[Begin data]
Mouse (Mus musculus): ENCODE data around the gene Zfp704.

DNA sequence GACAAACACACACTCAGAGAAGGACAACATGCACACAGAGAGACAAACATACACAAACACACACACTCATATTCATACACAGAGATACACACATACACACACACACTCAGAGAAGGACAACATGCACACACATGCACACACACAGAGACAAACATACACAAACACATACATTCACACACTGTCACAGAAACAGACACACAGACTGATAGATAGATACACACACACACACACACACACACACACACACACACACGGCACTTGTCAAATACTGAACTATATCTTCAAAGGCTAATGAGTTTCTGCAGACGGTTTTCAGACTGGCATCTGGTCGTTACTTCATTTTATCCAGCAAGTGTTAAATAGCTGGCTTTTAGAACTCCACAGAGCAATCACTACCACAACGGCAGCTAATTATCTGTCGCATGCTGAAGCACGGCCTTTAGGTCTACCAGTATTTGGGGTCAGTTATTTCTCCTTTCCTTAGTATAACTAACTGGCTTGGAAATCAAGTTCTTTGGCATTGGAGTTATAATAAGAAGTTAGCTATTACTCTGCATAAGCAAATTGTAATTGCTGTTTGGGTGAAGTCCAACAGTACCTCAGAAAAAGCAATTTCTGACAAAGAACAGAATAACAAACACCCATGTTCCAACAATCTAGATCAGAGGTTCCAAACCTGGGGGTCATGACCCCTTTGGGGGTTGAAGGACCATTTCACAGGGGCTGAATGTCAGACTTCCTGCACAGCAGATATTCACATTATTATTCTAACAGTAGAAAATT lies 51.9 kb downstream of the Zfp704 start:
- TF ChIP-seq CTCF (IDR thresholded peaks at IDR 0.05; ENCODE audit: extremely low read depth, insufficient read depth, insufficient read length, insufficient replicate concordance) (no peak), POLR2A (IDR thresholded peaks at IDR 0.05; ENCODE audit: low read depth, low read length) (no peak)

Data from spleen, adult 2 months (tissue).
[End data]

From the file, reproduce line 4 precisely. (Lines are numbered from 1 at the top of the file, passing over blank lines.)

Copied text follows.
Data from spleen, adult 2 months (tissue).